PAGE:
OnTrac joins other employers in the Price Corridor in key industries of Aerospace, Life Sciences, High Technology R&D/Manufacturing and Advanced Business Services.

OnTrac is currently occupying space in Phoenix until improvements are completed.

new species

ASU Announces Top 10 New Species

The International Institute for Species Exploration at Arizona State University and a committee of scientists from around the world announced their picks for the top 10 new species described in 2011.

This is the fifth year for the top 10 new species list, which was released May 23, 2012, to coincide with the anniversary of the birth of Carolus Linnaeus, the Swedish botanist who was responsible for the modern system of plant and animal names and classifications. On this year’s top 10 new species list are a sneezing monkey, a beautiful but venomous jellyfish, an underworld worm and a fungus named for a popular TV cartoon character. The top 10 new species also include a night-blooming orchid, an ancient walking cactus creature and a tiny wasp. Rounding out this year’s list are a vibrant poppy, a giant millipede and a blue tarantula.

“The top 10 is intended to bring attention to the biodiversity crisis and the unsung species explorers and museums who continue a 250-year tradition of discovering and describing the millions of kinds of plants, animals and microbes with whom we share this planet,” said Quentin Wheeler, an entomologist who directs the International Institute for Species Exploration at ASU.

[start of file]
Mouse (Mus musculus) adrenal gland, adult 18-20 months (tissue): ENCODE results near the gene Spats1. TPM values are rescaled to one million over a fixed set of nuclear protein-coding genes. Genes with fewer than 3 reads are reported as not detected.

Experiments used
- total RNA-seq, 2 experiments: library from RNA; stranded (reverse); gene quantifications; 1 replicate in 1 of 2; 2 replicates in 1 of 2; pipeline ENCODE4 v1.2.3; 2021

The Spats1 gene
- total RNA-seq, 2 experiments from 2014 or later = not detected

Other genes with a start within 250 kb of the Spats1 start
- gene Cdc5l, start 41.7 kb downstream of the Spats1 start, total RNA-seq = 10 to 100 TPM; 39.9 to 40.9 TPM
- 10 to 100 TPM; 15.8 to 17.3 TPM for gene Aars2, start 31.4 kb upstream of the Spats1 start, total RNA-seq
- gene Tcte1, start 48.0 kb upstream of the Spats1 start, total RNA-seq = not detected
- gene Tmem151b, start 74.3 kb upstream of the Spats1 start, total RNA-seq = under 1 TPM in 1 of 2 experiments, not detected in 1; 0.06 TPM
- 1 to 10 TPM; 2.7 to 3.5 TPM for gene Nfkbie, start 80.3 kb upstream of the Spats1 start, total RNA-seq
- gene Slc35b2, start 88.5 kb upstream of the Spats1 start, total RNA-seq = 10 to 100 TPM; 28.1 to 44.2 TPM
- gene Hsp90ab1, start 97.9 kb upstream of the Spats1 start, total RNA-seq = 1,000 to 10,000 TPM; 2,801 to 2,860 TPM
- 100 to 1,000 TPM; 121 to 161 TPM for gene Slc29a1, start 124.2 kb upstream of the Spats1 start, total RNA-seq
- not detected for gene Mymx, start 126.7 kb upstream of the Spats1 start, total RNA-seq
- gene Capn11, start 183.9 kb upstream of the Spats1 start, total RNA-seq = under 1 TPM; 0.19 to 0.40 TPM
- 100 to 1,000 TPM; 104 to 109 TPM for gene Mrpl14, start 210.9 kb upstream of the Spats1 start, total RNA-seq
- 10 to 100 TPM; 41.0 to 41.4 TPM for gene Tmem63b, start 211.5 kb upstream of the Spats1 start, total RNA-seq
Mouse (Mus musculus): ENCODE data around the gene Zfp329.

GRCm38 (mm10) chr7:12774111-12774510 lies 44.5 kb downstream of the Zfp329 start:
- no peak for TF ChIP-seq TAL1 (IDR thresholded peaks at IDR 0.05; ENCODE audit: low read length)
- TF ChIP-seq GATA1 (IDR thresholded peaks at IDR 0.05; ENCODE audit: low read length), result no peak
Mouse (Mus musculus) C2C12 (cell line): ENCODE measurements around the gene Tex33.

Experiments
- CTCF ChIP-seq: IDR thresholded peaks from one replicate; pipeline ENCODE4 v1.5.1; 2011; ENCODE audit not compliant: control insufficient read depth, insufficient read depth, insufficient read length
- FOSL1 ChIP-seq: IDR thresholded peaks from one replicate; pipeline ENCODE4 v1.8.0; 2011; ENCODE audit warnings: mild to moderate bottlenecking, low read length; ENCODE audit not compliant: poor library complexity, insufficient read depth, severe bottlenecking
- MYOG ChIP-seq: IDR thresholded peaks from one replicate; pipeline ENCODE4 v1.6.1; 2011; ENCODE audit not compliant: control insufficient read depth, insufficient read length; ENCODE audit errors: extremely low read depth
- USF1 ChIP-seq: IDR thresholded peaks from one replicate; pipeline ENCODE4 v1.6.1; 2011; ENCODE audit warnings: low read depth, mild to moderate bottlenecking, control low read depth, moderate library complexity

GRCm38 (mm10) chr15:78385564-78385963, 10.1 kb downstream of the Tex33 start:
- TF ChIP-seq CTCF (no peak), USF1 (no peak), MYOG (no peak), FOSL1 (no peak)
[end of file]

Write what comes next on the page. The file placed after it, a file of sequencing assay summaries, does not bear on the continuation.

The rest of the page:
Members of the international committee who made their selection from more than 200 nominations look for “species that capture our attention because they are unusual or because they have traits that are bizarre,” said Mary Liz Jameson, an associate professor at Wichita State University who chaired the international selection committee. “Some of the new species have interesting names; some highlight what little we really know about our planet,” she said.

Images and other information about the top 10 new species, including the explorers who made the discoveries and recorded them in calendar year 2011, are online at species.asu.edu. Also at the site is a Google world map that pinpoints the location for each of the top 10 new species. This year’s top 10 come from Brazil, Myanmar, the Dutch Caribbean, South Africa, Papua New Guinea, Spain, Borneo, Nepal, China and Tanzania.

Sneezing monkey: Since 2000, the number of mammals discovered each year averages about 36. So it was nothing to sneeze at when a new primate came to the attention of scientists conducting a gibbon survey in the high mountains of Myanmar (formerly Burma). Rhinopithecus strykeri, named in honor of Jon Stryker, president and founder of the Arcus Foundation, is the first snub-nosed monkey to be reported from Myanmar and is believed to be critically endangered. It is distinctive for its mostly black fur and white beard and for sneezing when it rains.

Bonaire banded box jelly: This strikingly beautiful yet venomous jellyfish looks like a box kite with colorful, long tails. The species name, Tamoya ohboya, was selected by a teacher as part of a citizen science project, assuming that people who are stung exclaim “Oh boy!”

Devil’s worm: Measuring about 0.5 millimeters (1/50 or 0.02 inches) these tiny nematodes are the deepest-living terrestrial multicellular organisms on the planet. They were discovered at a depth of 1.3 kilometers (8/10 mile) in a South African gold mine and given the name Halicephalobus mephisto in reference to the Faust legend of the devil because the new species is found at such a depth in the Earth’s crust and has survived immense underground pressure as well as high temperatures (37 degrees Celsius or 98.6 degrees Fahrenheit). According to its discoverers, carbon dating indicated that the borehole water where this species lives had not been in contact with Earth’s atmosphere for the last 4,000 to 6,000 years.